Malicious or misleading e-mails sent with the intent to harvest personal information including passwords, credit cards, personal details.
The act of soliciting or encouraging people to divulge personal information to be sold or used to gain unauthorized access to online systems with the purpose of committing a crime (theft, fraud, etc.). Click for Wikipedia Phishing page.
Evidence shows that there is a thriving black market for personal information. Almost anything that can be stolen can be sold to somebody. This includes:
How is this information stolen? By crafting e-mails that look like they came from a trusted site (your bank, a popular website, etc.) that lead you to divulge personal information.
Phishing is a major crime. Estimates are that losses due to Phishing attacks cost the United States alone more than $1Billion/year.
Phishing attacks can be categorized by the type of information they attempt to harvest:
Personal Information is acquired by e-mails offering low interest loans with no credit checks, unsolicited job offers, etc. Upon success, the scammer has your personal details which can be used to commit identity theft.
Account Information is harvested using e-mails that ask you to verify your creditentials, change your password, update your account, re-activate your account or log in to get a private message. The successful attacker acquires your credentials and can access a web site as you, move money from your bank account or spam people using popular online e-mail services.
Taking Over Your Computer. Phishing attacks can start by tricking you to download malware onto your computer (by forging web links to popular sites). Once malware is installed on your computer, the computer can be scanned for personal information (e.g.: account passwords and links stored in web browsers) which is then stolen. Malware can also redirect your browser to phishing web sites that masquerade as legitimate sites to steal your information.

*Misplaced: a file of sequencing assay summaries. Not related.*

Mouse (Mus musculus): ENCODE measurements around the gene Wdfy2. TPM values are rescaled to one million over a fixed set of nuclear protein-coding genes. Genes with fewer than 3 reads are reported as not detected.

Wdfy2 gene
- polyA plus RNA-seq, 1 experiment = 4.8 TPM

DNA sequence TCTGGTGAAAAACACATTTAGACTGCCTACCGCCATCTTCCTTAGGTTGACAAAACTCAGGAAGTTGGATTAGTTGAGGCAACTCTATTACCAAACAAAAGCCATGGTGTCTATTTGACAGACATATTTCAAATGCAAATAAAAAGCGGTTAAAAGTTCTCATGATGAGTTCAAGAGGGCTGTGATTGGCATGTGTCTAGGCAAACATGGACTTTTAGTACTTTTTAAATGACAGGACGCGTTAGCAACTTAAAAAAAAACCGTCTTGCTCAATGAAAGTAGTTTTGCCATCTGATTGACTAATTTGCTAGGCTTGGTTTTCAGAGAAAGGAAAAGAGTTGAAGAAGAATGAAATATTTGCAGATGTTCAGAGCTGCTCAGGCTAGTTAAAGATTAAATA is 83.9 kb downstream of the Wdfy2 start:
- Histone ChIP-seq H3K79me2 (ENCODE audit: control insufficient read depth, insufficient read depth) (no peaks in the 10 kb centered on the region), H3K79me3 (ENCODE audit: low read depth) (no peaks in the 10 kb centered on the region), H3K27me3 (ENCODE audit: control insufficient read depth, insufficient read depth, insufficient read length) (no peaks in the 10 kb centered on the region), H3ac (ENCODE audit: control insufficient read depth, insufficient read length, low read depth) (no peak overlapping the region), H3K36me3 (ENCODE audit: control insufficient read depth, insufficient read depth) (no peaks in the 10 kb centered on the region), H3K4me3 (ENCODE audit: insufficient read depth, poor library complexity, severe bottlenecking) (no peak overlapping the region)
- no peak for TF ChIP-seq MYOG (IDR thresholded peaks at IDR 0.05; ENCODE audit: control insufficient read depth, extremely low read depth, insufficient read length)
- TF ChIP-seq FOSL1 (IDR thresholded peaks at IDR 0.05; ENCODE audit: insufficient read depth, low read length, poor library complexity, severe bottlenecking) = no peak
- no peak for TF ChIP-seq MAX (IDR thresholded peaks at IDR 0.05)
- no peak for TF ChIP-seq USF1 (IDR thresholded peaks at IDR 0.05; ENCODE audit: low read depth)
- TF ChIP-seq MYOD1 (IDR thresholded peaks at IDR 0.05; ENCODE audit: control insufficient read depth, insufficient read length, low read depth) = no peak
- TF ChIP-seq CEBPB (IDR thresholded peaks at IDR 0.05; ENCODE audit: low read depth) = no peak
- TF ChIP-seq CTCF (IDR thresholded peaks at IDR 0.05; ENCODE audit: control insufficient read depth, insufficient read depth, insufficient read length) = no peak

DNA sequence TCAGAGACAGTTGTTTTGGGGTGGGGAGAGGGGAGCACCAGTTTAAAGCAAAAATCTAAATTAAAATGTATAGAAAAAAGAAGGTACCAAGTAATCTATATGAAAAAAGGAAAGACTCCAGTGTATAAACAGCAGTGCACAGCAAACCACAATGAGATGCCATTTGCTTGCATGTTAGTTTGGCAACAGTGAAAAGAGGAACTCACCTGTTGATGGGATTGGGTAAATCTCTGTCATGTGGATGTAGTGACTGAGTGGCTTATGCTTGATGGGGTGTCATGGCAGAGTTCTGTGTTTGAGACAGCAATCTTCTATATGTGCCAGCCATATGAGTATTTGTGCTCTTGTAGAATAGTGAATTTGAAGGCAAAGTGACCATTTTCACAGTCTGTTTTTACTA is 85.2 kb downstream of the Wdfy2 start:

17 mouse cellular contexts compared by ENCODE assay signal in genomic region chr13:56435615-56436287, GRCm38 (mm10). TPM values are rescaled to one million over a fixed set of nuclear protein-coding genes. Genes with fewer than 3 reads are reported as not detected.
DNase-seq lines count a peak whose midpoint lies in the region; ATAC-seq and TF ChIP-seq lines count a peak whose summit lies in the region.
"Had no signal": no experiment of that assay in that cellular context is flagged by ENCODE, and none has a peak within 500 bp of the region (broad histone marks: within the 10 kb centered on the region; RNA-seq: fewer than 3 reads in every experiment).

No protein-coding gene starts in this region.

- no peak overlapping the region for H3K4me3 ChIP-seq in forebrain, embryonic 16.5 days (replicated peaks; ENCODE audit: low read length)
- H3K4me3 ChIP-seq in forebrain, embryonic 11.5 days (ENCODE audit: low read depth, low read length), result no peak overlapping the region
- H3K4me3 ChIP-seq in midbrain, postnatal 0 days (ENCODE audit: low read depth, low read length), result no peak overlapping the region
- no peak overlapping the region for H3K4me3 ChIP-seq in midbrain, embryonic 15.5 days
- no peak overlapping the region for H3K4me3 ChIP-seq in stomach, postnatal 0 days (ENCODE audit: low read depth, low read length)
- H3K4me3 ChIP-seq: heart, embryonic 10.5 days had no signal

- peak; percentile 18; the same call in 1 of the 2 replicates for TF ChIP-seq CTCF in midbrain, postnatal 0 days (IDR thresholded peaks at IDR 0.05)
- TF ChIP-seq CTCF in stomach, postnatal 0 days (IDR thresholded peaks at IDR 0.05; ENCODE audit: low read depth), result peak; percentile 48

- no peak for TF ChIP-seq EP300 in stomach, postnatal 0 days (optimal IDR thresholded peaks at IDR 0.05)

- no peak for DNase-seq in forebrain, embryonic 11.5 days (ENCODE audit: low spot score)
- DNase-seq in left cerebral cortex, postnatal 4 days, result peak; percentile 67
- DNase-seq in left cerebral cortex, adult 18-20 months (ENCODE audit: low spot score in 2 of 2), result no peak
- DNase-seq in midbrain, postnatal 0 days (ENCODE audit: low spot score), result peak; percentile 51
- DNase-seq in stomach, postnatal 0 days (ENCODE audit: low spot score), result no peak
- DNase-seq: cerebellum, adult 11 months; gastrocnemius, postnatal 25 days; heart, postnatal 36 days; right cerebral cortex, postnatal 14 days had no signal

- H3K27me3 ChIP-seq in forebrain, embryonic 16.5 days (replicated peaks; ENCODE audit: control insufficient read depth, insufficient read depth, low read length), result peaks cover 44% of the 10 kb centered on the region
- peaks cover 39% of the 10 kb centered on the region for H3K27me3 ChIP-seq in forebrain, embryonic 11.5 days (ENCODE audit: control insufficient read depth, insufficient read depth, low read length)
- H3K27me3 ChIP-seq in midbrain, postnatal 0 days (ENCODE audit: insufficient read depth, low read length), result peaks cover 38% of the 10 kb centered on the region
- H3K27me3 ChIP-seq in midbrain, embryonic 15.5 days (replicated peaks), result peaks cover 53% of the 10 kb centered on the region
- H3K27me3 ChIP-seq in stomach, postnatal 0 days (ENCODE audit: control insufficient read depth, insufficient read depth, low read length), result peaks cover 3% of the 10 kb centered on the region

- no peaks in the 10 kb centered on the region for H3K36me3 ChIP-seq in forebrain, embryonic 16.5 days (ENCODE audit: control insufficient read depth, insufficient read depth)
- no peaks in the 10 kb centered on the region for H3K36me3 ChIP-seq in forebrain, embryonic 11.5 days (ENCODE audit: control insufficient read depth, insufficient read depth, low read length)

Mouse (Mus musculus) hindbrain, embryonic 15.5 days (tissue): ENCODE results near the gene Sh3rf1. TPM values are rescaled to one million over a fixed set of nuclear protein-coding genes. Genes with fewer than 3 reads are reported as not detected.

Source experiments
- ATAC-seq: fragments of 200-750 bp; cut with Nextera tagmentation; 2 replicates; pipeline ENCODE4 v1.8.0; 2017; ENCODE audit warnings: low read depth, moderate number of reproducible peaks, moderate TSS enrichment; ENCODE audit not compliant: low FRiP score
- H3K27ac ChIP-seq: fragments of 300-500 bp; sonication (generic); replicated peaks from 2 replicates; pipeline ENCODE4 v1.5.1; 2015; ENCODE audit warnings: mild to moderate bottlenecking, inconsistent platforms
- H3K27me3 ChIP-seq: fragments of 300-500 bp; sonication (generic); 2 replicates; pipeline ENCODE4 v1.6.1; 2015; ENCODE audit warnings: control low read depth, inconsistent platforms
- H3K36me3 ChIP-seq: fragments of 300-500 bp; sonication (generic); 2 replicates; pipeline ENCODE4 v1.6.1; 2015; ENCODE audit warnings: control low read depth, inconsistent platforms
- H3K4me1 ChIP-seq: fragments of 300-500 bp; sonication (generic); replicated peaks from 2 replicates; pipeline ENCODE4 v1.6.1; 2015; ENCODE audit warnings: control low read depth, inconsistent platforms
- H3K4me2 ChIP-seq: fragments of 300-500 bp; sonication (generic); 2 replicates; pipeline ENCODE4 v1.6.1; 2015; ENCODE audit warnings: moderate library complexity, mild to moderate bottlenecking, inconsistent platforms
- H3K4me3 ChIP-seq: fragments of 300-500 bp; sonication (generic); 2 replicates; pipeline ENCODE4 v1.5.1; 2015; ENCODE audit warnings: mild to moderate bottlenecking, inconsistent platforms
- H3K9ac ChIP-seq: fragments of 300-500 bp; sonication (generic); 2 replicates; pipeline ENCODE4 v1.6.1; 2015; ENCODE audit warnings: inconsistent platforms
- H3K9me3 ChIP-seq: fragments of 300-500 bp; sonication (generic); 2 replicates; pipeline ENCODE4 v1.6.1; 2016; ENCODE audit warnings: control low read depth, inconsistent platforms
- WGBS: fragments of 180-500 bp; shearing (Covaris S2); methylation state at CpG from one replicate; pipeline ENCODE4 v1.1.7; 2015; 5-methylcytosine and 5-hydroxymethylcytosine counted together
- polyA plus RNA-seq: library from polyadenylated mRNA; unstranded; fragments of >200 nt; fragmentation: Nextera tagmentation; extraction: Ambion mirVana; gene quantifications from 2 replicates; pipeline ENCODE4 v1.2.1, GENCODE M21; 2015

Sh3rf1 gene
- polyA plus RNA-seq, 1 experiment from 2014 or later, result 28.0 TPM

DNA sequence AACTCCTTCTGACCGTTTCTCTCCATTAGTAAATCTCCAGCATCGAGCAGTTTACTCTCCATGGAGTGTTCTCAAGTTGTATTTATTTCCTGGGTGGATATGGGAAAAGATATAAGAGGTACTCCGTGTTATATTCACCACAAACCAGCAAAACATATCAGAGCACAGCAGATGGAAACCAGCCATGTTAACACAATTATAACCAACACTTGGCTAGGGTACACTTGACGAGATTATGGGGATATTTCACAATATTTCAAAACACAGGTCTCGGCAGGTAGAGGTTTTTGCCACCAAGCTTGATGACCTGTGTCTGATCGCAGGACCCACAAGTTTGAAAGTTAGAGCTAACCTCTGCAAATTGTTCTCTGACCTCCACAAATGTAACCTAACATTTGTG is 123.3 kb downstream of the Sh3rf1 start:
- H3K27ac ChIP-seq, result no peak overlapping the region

Yes... within limits. We've all seen poorly crafted e-mails that are obviously bogus. Messages like:
These are easy to spot and ignore.
Not so easy to spot are high quality, sophisticated phishing attacks that spoof trusted web properties. Technically savvy criminals send out e-mails that look like (and often include elements of) legitimate e-mails from banks, PayPal, eBay, Facebook and other online properties.
How do you protect yourself from high quality forged e-mail? One way is to inspect the message thoroughly. Here are some tips:
The problem is, not everyone has the time or is technically sophisticated enough to correctly detect and avoid phising messages with a 99+% accuracy. Even if you are, it takes time to conduct these reasonableness tests on each message. It is better to rely on a quality spam filter to do the job for you.
The best protection against Phishing is to have your spam filter eliminate phishing e-mails as soon as they are received. If phishing messages never make it into your in-basket, then you can't be tricked.
Here are just some of the things that PerfectMail does to keep you protected:
The result? PerfectMail keeps you and your team safe from the risks and costs of phishing e-mails. It correctly blocks these threats while ensuring that legitimate messages from popular web properties and financial institutations are handled correctly.
Phishing is a very real threat - thousands of people each year are victimized by phishing. With the right approach and the right tools, this doesn't have to include you.
-- Larry Karnis